Saturday, October 23, 2010
"Any Which Way You Can:' Go ahead, Clint, make some money
Title: Any Which Way You Can
Genre: Cash-in sequel
Notable for: Clint's final role with an ape
Coolest thing Clint does: Keeps fighting with a broken arm
Clint never lacked interest in money. He created his own production company before such things were common for actors. By Hollywood's insane standards, he became renowned as a tightwad filmmaker. And, as the five Dirty Harry films demonstrate, Clint has no fear of milking a cash cow.
"Any Which Way You Can" is a cow that screams, "Moo, baby!" This sequel to "Any Which Way But Loose" is the same movie, only more so.
Anyone who disliked the 1978 original, a surprise hit that made more money than any other Eastwood movie to that point, will not like the sequel. There is not a shred of what cinema scholars might call "growth," or "thematic exploration," or "humor that is not gross and childish." What the film lacks in class, it makes up for in a wealth of jokes about ape shit on front seats of police cars.
For the millions who liked the original, "Any Which Way You Can" is even better. Newcomers to the experience of watching Clint cavort with an orangutan are advised to start with the sequel.
"Any Which Way You Can" follows the precise formula and has all the same characters as the first film, but some weaknesses are cleaned up.
Clint once again plays a good-natured bare-knuckle brawler who travels with an ape. Again they frequently encounter country music superstars (and, inexplicably, Fats Domino) performing in cheap honkytonk bars. Again Ruth Gordon is the lovably salty old lady. Again Sondra Locke is allowed to sing country music (click here if you must witness the horror). Again Clint's buddy Orville comes along for the ride. And again Clint is pursued by the world's goofiest gang of neo-Nazi bikers.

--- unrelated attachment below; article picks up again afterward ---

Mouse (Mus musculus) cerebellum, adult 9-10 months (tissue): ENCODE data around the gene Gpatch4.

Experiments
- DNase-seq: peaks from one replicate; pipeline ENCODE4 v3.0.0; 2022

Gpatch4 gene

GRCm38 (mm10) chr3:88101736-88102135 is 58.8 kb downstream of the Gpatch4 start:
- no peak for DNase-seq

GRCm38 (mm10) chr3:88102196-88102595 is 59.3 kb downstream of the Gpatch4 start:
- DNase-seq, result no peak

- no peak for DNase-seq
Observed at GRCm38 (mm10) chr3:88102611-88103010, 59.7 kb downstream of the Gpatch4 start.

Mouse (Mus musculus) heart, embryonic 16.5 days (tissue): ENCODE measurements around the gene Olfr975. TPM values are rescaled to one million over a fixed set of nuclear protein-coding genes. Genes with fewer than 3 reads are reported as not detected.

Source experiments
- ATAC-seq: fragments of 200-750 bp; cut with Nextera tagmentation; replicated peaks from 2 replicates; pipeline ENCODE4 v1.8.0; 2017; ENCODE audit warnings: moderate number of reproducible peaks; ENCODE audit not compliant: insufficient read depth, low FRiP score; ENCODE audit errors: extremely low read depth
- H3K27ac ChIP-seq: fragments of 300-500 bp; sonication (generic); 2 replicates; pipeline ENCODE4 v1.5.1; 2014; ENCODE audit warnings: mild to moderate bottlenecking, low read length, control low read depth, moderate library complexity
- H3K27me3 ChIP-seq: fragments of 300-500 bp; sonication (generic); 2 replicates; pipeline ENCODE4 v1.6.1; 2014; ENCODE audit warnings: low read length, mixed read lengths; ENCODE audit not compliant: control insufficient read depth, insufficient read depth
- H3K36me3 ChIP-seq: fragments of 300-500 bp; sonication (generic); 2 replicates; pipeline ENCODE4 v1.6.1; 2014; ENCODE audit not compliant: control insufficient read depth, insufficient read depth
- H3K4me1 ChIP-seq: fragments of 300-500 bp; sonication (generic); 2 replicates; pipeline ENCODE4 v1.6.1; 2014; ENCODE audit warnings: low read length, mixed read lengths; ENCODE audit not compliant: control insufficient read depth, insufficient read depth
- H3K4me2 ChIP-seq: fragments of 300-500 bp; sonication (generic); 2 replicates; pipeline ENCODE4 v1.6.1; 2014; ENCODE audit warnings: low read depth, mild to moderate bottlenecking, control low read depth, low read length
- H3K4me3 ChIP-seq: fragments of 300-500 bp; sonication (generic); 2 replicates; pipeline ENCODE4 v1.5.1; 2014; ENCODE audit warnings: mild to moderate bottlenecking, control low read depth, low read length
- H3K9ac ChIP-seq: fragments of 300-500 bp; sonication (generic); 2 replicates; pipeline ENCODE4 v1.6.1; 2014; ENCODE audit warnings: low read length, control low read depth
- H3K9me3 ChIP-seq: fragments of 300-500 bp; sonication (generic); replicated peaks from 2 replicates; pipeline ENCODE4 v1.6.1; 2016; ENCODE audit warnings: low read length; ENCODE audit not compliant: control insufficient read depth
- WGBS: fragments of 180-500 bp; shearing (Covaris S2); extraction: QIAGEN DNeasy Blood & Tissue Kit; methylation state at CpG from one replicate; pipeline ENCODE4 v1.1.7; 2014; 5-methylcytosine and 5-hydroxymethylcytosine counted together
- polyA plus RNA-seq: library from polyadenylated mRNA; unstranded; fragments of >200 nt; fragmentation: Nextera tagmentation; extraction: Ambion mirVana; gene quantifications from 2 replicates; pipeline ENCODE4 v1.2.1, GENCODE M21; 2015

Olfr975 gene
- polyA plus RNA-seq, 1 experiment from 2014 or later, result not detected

But this time the story is better for three reasons.
One: Locke's character comes crawling back to Clint and is kept in her place. To the extent the first movie revolved around anything, it revolved around Clint's senseless attraction to the total bitch played by Locke. In the second movie, the love story is mostly abandoned. Locke is more like a piece of scenery eager to screw.
Two: "Every Which Way But Loose" was mostly a collection of gags, and the better and more memorable gags are in the sequel. This movie, not the original, is where Clyde deposits the aforementioned ape shit in police cars and where he punches people outside the truck window. This is where Ruth Gordon goes all moony after getting laid. This is where she also drives to Bakersfield in a tow truck as sparks fly from a disintegrating car hooked on back. This is where Clint, copying Clyde, swings from a light fixture to put Locke in the mood for boinking.
Three: Unlike the original movie, "Any Which Way You Can" has an actual plot that builds to a climax. Even a stupid plot is better than none at all. Mobsters arrange for Clint to fight a dude so fearsome he literally killed his last opponent and crippled the one before that. Clint's friends convince him to cancel the fight, which causes the irate mobsters to seek revenge. They kidnap Locke and Clint agrees to fight after all. A wacky collection of high-rollers from around the country gathers for the fight. Along the way, Clint makes friends with his opponent and, finally, buddies up with the goofy Nazi bikers.
Clint received no Oscar nominations and no boost to his reputation as a serious filmmaker. But that's OK.
We refuse to criticize an artist who chooses to cash in when the opportunity to make money arises. Especially when the cash-in project is better than the original.
Next up: "Firefox."